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Ada Evening News: Sunday, June 24, 1962 - Page 1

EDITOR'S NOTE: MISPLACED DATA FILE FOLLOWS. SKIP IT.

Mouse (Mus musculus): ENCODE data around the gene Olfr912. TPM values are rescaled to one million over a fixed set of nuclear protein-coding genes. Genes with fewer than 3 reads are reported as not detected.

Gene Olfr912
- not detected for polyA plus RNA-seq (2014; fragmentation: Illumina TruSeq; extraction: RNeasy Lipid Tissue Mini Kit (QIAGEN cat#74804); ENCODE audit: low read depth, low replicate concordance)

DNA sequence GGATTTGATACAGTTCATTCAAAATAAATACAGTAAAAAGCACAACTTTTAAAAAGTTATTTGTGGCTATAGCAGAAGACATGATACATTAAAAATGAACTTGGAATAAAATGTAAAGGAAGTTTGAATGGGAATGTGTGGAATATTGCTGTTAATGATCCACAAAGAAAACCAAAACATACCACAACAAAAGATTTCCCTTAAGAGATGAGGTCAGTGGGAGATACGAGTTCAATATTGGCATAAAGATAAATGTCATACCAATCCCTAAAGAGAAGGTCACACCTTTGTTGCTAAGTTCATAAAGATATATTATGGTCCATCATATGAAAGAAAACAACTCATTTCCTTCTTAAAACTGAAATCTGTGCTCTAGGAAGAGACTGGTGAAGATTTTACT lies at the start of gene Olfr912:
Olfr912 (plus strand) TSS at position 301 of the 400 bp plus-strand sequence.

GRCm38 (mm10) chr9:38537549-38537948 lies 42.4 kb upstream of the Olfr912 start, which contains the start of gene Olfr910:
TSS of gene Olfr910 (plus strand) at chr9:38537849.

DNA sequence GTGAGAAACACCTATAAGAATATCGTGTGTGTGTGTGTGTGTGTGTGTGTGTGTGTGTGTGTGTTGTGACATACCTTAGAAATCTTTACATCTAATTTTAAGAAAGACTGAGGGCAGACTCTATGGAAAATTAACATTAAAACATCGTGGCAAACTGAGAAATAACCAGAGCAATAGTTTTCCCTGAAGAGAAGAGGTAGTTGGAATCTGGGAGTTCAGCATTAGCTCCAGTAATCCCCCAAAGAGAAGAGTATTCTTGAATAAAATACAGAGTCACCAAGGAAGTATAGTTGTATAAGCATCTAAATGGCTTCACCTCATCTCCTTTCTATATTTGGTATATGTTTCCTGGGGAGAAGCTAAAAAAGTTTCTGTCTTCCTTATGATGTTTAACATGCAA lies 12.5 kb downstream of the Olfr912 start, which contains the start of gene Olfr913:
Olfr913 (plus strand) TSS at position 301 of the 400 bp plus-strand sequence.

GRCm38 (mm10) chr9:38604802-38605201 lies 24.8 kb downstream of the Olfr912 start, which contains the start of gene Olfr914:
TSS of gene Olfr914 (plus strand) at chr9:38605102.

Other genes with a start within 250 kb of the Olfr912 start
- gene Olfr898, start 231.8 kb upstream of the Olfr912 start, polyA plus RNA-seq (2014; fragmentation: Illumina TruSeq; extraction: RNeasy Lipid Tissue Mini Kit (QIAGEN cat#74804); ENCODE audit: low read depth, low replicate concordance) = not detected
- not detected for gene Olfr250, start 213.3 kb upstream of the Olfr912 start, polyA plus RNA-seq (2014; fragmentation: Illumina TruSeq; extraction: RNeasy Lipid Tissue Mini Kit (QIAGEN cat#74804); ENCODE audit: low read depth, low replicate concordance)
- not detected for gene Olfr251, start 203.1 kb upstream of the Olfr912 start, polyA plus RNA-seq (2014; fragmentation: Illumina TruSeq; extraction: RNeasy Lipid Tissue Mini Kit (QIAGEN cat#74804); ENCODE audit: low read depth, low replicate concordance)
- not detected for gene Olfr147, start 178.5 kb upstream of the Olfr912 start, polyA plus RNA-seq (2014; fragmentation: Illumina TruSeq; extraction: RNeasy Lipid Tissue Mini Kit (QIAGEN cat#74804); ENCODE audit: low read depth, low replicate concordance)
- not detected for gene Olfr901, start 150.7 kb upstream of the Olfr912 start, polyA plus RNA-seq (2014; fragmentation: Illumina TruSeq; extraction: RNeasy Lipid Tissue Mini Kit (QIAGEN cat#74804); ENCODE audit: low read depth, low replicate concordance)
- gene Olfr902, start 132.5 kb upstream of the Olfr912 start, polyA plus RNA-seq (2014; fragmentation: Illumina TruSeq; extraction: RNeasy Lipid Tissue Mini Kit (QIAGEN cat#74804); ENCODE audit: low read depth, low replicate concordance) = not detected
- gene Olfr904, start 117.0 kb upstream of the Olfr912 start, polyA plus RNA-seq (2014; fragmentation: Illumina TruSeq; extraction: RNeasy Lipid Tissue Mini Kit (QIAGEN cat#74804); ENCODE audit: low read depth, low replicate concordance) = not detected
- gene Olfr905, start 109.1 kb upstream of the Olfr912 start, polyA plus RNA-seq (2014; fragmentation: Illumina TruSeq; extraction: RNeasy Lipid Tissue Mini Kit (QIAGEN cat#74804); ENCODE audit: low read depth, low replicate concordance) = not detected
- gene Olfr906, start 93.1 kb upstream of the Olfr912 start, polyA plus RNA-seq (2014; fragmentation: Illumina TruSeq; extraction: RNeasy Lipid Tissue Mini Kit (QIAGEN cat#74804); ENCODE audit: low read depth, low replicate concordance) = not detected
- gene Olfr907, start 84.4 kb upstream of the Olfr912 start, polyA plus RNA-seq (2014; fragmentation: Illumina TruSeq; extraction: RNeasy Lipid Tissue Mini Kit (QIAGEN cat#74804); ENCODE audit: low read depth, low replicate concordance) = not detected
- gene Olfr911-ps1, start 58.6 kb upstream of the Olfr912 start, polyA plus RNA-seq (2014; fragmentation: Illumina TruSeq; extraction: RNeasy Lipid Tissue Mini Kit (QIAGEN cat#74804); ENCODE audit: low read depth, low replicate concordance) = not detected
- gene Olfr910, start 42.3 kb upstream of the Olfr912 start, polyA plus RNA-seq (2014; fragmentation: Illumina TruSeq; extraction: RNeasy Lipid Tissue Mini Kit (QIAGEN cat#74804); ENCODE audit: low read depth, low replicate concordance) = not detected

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   Ada Evening News, The (Newspaper) - June 24, 1962, Ada, Oklahoma                             Ada Legislators Doubt If Special Called By ERNEST THOMPSON There will be no special session of the leglislature to deal with reapportionment. Pontotoc County will "be combined with Murray Coun- ty to form a senatorial district. The county will retain its two representatives, at least through 1965.' And, new elections will be held before the general election in the fall. Those four conclusions are the consensus of opinion among Pontotoc County's legislators and nominees. The NEWS contacted various legislators and nominees Saturday. They all agreed a special session of the legis- lature is doubtful. Sen. Buck Cartwright of Wewoka put it this way: "The Governor appears to be reluctant to call a special ses- sion and he isn't convinced it would do any good if he did. I, personally, wouldn't be opposed to it if it would do any good, but I can't-believe any member of the legis- lature would cut himself out of a job (particularly in the Senate) and take on 'virgin territory' as his new district. I'm afraid a special session would produce nothing but the same old re-hashing." Rep. Lonnie Abbott of Ada commented: "I don't ex- pect a special session. I personally feel the legislature should be given an opportunity to. re-district itself. 1 don't think it's fan: -to make those primary election win- ners run again. But, I think that's what is going to hap- pen." Clive Rigsby, Democratic nominee for the other rep- resentative's post, is more emphatic in his opinion: "As of today, I say there will be no special session and the court will order new elections before the fall general election." Other nominees and current office-holders more or less agreed with these observations. What .then would a new reapportionment mean to this area? The plan most likely to be adopted is the one drawn up by the late Dr. H. V. Thornton of the University of Oklahoma Bureau of Government Research, according to some legislators. The Thornton Plan would have a profound effect on this county. For a graphic look at Oklahoma's legislative appor- tionment, under constitutional formula, see page six of this section. The divisions shown are considered to be the ones which will be made by the federal court judges If they assume the task of apportioning the state. In the Senate, it would do away with the old combina- .tion -of JPoctotoc and: It would com- bine Pontotoc with Murray and Seminole with Hughes. It would also place Atoka, Marshall, .Murray, Love, John- ston and Coal counties in one district In the House of Representatives, the count here would be unchanged. Pontotoc County. :would retain its two representatives, at least through 1965, then would go ac- cording to population trends. If all this were to come about, it would mean several veteran politicians (and even battling each other for the new district posts. For example, it could con- ceivably mean that senators Bob Trent (Atoka and Joe Bailey Cobb (Johnston and Murray) and .Eldridge Colston (Marshall and Love) would be fighting for one job. All the legislators and nominees seemed to agree that court action in reapportioning the legislature is not some- thing to be desired, but is probably inevitable: 1 Cartwright summed up his. attitude: "The court is right in its opinion. I hate to see the federal government intervene in affairs of the state, but we have ourselves to blame. I am just as guilty as any of them. We haven't reapportioned anywhere -nearly the way the constitution provides. I have to admit that all of us violated our con- stitutional oaths of office when we failed to do so. I think the thing we should have done was to have follow- ed the constitution or changed it. Of course, public opin- ion forced some legislators not to act and I think a large part of the blame for federal action must rest upon the Supreme Court of Oklahoma. They had their chance to act and they wouldn't accept the responsibility of up- holding the constitution. I don't like to see federal inter- vention, but we asked for it." THE ADA EVENING NEWS 59TH YEAR NO. 88 ADA, OKLAHOMA, SUNDAY, JUNE 24, 1963 30 Pages 5 CENTS WEEKDAY, 10 CENTS SUNDAY Oil Dealer Hurls Suit At Majors Independent Claims Big Operators Try To Bankrupt Small OKLAHOMA CITY (AP) An independent oil re- tailer claimed Saturday a conspiracy of 24 major oil companies is trying to-drive him out of business. He asked for judge- ment. David Clark, owner of the Clark Oil Company which has 18 re- tail stations in Oklahoma, filed suit in U. S. District Court here late Friday seeking damages. Charges Monopoly "They're trying to monopolize and control the oil claimed Clark, 34. "This is a bat- tle to survive, not just for my- self, but for other independents His suit said "this conspiracy has been accomplished by agree- ments 'and understandings among the defendants to fix prices of gas- oline in Oklahoma and to discrim- inate in prices of gasoline in areas in which they compete with plaintiffs and other small indepen- dents." Prices Dictated The suit charged the major oil company defendants "can and do dictate and control the wholesale and retail prices of their gasoline" specifying the margin of profit for retailers. This, said the suit, violated anti- trust laws. It also claimed that the oil com- pany defendants bear all or most of the losses incurred through the retail sale of their'gasoline during gasoline wars. Several Warned. Among the major oil companies named -.in the suit were Phillips, Kerr-McGee, Texas, Gulf, Sinclair Continental, Socony Mobil, Skelly, Champlin and Sunray DX. During1 gas said-Clark's suit, "it is the practice-of defend- ants to make wholesale price adjustments, known as >'gas war protection', to their customers.. Clark of. Oklahoma City said he had been particularly hard hit by gasoline price wars in Oklahoma the past several years. He has nine gasoline stations here. These practices, charged Clark's suit, constitute price discrimina- tion. Sells Below Cost Effect of the gas wars on his company, said Clark, was to force him to sell gasoline at prices which didn't allow a reasonable profit and in some cases to sell below cost. "Since the plaintiffs (the Clark firm) do not receive gas war pro- tection from their suppliers, they had.to bear all the losses them selves.and in some instances were forced to close their service sta- tions for the duration of the gas said, the suit. Injunction Ashed The suit, which also called for an injunction against the. com panies against the alleged price discrimination, claimed the com- panies were made in "surrep- tious meetings and telephone con- Court Order Halts Strike At Pan Am; JFK's Ignored r "SOUTH PACIFIC" WEEK IN ADA- Mayor Carl Mayhall operation, has provided pleasure and instruction for an ever- increasing number of Adans, on stage and oft Whereas, is pictured in the foreground as he signed a proclamation inert Saturday, declaring this week to be "South .Pacific Week" in such an the city of Ada. Pictured with Mayhall.are two members of port of its townspeople the Ada Community Theatre east (dressed in their stage sa- Linda Robertson-: (left) and Kathy. Bell Ed Whereas, A.C.T. has chosen for its third musical a play based on James Miehener's "Tales .no u of South Pacific" Mayhall, .as mayor of Ada, BeU, president of A.C.T. is in the center. MayKall's proela- Okla., do hereby Polish and matfon read: "Whereas, Ada Community Theatre, at non- through June 30 as SOUTIH PACIFIC WE6K..-NiWS Sjaff organization In; Its fourth When They Said Community Everyone Helps With A.C.T. When -they put the word "com- munity" in Ada Community Theatre, it wasn't just to'make it come out "A.C.T." If ever anything could be call- ed a "community" project, it's Ada's little theatre group. Theatre- fans seldom see the folks .who really make it tick. There are Hundreds of ,them, working, around the to pro- duce a show such as the upcom- ing "South Pacific." In fact, if A.C.T. had to pay by "the hour for all the energy, time and effort in each, production, the theatre couldn't exist.. The are those whom the audience sees and ap- plauds for their work in front of the footlights. They didn't arrive at their polished performances overnight. At the present time, A.C.T. is three weeks away from curtain time on "South Pacific." It's scheduled for July 13, 14-and 15 at the Ada" Amphitheatre. But, already, weeks of planning and hard labor have gone into the show. -It all began back in the fall of 1961 when .the A.C.T. board of directors decided to do "South Pacific" this summer. Director Frosty! Adans Keep Cool During Summer's Heat By W. L. KNICKMEYER Hot enough for you? The familiar summertime con- versational gambit is losing "some of its sting, at least in Oklahoma. For according to a re- cent news release, has a higher percentage "of air conditioned wmes than any- other state. And' Ada, according to; a quick survey by a NEWS reporter, .is right-up there with the rest .of'the state maybe even a 'little ahead. The national figures show that 29.5 per cent of all Oklahoma homes have either, central air con-1 fact that fewer rural homes are ditioning or one or more room units. (Kansas is 'second with 29.4 and Texas third with 29.3 -per cent.) On the- local level, official De- partment of Commerce statistics released in April report, that of the occupied housing units in Pontotoc County are air condi- tioned. This works out to 27.5'per cent two per ''cent'less than the state proportion. In' Ada itself, 'however, the'f ig: ure would be; considerably, higher. Taking- the OAK HILLS welcome shade tree, two spectators and a photographer look out across the fifth green during the Oak. Hills .Invitational .Golf Tournament here Saturday afternoon. A sizeable gallery followed almost all the foursomes during match play Saturday. The finals are today at the Ada Staff Chinese Reds Say Invasion Planned TOKYO (AP) Red China charged Saturday the 'Chinese Na-, tionalists are preparing to invade the mainland "with the. support and encouragement of U.S. imper- ialism." Without mentioning Washington reports of a big Red Chinese mil- itary buildup on the coast oppo- site the Nationalist island of-For- mosa and possibly aimed at Que- moy and Matsu, radio Peiping de- clared: "Military men and civilians in the provinces along the southeast coast and in their rear, areas, es- pecially must heighten their yigi-: lance and be fully prepared in ev-. ery way to smash an invasion of the Chiang Kai-Shek gang.at any- time." 1 The broadcast said a correspon- dent of the official New China.1 News Agency learned from authoritiatiye .sources....-that, the Chiang Kai-Shek in Taiwan (Formosa) ing, with.the.-support and encour- agement of U.S. imperialism, for a large-scale'military adventure, an invasion -of -.the coastal areas of The correspondent quoted Mao leader   UII.VIIIC j.-._- _ _ 'the garbage service 'Business .housed basic miriimunr Minimumcharge ot will re- revealed the; service, has operating at :a month; The action to change; the fees was adopted by.the same'time Vttf AC of service nec- essary, with minimum be it was pointed water New sanitation service charged for garbage collection of main the s ofU.for the first thereof, is made as a'minimum charge. For over gallons, a .charge of 75 cents per for. each; additional gallons it made: Heretofore there was a reduced rate for-.